Chess is all about putting your opponent in an impossible position. The group that secured the move of the Atlanta Braves Class AA farm club from Pearl, MS to Columbus made their chess moves perfectly. The city councilors that questioned the wisdom of the move were painted into a corner, and now it’s a fait accompli.  “It’s better to ask forgiveness than it is to ask for permission” is the best way to phrase it.

There’s no point in rehashing the arguments against – that was yesterday’s post. Now, it’s time to look forward and makes sure that this big gamble doesn’t boomerang on the taxpayers of the city. Remember, there are plenty of good arguments for the move, too. But the devil will be in the details.

There isn’t a bigger baseball fan in the city of Columbus, and I’m stoked about the return of professional baseball to Golden Park in 2025. Close your eyes and imagine the crack of the bat, the roar of the crowd, the smell of popcorn, the kids chasing foul balls. Does it get better than that? Just keep in mind that there are a lot of moving parts, and they all have to mesh perfectly given the state of the economy in this $50 million-plus gamble.

Columbus is like any other small- to medium-sized city – there are power centers in government and in the business community, and they’re used to be the ones calling the shots. In their world, our job is to show up at the games – and pay the taxes.

Hold on, bucko. We need to get involved in this thing, too. If I’m going to be writing checks, I want some real, true input in the decisions.

The city has gotten some of those big gambles right in the past – whitewater rafting anybody? – but they’ve also had some real clunkers. We as citizens need to get in on the ground floor with suggestions and recommendations about how the money will be allocated, and how the re-construction of Golden Park and how the economic development around the stadium happens.

For the next few days, I’m going to break down the good and the bad into bite-sized chunks so we can digest the issues.

And then, let the debate begin here on this website. If we don’t exert some control over this, we’re going to get steamrolled. There have been some amazing results from crowdsourcing.

“We do amazing.” That has a familiar ring to it.

Start thinking. Start pondering. Recognize the problems. Wargame the solutions. This will be fun. And this will be vital to making it work. We need to be done with being absentee landlords.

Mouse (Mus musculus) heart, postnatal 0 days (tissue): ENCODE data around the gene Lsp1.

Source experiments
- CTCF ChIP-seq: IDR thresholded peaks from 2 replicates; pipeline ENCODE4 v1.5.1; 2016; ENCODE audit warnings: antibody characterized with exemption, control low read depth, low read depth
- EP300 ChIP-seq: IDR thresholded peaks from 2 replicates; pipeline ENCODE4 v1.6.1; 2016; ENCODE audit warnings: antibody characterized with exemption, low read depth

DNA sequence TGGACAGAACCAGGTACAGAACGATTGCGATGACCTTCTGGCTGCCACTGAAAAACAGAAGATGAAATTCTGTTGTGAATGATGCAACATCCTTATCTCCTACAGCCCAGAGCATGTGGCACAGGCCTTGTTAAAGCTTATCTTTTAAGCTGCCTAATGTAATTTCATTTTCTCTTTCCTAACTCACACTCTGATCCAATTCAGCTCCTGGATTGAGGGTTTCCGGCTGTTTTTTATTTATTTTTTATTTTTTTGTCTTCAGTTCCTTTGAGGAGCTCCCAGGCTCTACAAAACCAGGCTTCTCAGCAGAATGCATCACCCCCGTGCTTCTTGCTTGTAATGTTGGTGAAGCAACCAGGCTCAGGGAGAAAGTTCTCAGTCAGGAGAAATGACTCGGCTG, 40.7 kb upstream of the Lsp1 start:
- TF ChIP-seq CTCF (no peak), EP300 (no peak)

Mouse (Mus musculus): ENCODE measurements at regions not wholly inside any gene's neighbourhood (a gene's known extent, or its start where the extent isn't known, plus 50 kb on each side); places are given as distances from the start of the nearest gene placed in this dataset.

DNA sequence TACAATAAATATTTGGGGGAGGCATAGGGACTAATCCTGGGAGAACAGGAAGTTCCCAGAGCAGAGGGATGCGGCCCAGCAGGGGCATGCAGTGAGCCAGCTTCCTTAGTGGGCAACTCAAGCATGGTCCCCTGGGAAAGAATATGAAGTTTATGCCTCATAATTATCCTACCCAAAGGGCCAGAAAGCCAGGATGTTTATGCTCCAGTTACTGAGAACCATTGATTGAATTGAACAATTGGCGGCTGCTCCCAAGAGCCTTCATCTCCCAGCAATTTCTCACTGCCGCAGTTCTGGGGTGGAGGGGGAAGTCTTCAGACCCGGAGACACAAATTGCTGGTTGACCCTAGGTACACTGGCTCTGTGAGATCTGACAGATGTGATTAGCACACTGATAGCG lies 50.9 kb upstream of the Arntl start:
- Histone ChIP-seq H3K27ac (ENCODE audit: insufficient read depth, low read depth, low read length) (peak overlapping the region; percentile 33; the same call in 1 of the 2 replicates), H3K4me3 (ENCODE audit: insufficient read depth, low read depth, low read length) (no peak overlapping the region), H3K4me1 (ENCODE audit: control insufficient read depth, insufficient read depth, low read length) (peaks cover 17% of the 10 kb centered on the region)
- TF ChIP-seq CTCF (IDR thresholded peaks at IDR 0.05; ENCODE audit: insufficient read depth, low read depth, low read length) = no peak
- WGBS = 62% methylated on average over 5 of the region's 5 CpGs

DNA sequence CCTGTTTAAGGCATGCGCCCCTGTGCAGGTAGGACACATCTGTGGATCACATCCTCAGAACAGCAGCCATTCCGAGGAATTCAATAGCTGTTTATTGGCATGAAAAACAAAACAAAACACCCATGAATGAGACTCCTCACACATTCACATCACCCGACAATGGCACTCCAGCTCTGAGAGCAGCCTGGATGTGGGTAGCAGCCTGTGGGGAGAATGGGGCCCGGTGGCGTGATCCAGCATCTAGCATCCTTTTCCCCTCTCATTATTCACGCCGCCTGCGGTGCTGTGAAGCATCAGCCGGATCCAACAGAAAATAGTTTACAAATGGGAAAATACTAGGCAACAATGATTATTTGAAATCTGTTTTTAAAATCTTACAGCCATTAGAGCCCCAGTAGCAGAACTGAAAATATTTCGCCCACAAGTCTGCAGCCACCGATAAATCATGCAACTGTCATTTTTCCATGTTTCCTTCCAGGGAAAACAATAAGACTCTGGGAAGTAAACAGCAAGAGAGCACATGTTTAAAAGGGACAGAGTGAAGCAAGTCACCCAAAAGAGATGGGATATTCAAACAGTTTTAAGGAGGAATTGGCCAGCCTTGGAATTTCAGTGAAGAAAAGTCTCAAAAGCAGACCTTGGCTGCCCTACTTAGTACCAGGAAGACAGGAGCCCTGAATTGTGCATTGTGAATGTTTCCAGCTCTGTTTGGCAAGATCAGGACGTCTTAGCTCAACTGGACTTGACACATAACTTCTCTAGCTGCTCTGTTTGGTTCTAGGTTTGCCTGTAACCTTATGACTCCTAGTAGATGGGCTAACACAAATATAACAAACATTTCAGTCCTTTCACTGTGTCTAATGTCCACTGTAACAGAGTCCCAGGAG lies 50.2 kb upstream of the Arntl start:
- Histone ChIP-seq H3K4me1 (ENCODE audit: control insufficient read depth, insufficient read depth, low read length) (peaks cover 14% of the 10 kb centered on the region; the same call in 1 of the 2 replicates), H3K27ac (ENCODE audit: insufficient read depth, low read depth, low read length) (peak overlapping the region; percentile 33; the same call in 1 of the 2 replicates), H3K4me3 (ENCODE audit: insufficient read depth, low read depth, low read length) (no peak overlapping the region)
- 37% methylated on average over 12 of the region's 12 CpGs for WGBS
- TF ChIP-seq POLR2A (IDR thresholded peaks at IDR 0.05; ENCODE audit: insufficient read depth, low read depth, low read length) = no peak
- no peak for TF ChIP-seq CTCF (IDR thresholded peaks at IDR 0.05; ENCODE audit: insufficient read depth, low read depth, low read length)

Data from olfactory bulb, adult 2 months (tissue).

This is our city. The folks in the government are supposed to be working for us and with us. Let’s remind everyone of that. And let’s hold them accountable for their decisions.


The Columbus City Council made it official and committed to the upgrade of Golden Park to bring professional baseball back to the city. The baseball fan in me is thrilled. The taxpayer in me is wondering if I’ll be left holding the bag down the road.

The fact that the proposal would pass was a foregone conclusion. The way the commitment was made put the city’s reputation on the line. Rejecting it would have destroyed the ability to attract any outside business – ever. Who could believe any promises from the Columbus government if that had happened?

So, it’s a done deal, with a $50 million bond issue on the way. How will it be paid for? Beats me. The first year’s taken care of with $2 million out of the permanent 1% sales tax. Starting in 2026, the bill will be $4.2 million a year, with no plan, at least yet. Hey, there’s always the prospect of raising property taxes.

Good luck with that.

I’m not trying to pee in everyone’s cornflakes here. The city of Columbus has amazing potential. There’s a chance that this could be the tipping point and spark the downtown investment and explosion of growth the city’s been working for the past decade-plus.

Guess what – it better happen that way. I don’t like the chances of some Good Samaritan with a checkbook popping up to bail out the city.

And the city has been falling down on the job. Basic maintenance hasn’t been done on the current sports and recreational facilities. The very same night the Golden Park bond issue was approved, the city council had a do some quick literal fence-mending and stadium patching by allocating $1.6 million to do basic and overdue maintenance on A.J. McClung Memorial Stadium, one block away from Golden Park. Other city venues dedicated to youth sports are even in worse shape, neglected for far too long.

The track record is abysmal. Trust issues abound.

The dreamers better get serious. That means putting together a concrete plan in the next two months for projects that will open things up and create a must-attend venue that provides more than just baseball.

Everyone has to step up, especially those who envision themselves as civic leaders in not just Columbus, but the whole metro – including Phenix City, Smiths Station, Fort Benning/Moore, and Harris County. Corporate leaders have to go all-in, brainstorming to put together projects that can succeed, actively personally participating in the work, and opening up their personal checkbooks.

If this works, everyone benefits. And sticking the taxpayers with the bill is not an ethical option.

The good news in all this is that Glenn Davis is one of the sceptics on the city council. Davis understands what is going on better than anyone else in town after a decade-long career in major league baseball (which included a season as a Columbus Astro on the way up the ladder) followed by his dive into the construction business. Ignore him at your peril.

I want to see it work. I want to see it work as much as anyone who lives in this city and this area. I can’t express how much I’ve missed having professional baseball on those summer nights at Golden Park. I’ll do whatever I can to make things happen.

Alea iacta est – the die is cast. Skip Henderson as Caesar? This time it’s not the Rubicon that’s been crossed, it’s the Chattahoochee.

Time to get to work.


It’s no secret that baseball has always been my sport of choice and there isn’t anyone in Columbus that wants to see minor league baseball return to Golden Park more than me. But there are some legitimate questions about the plans for renovations downtown to get things ready for the Southern League return to Columbus.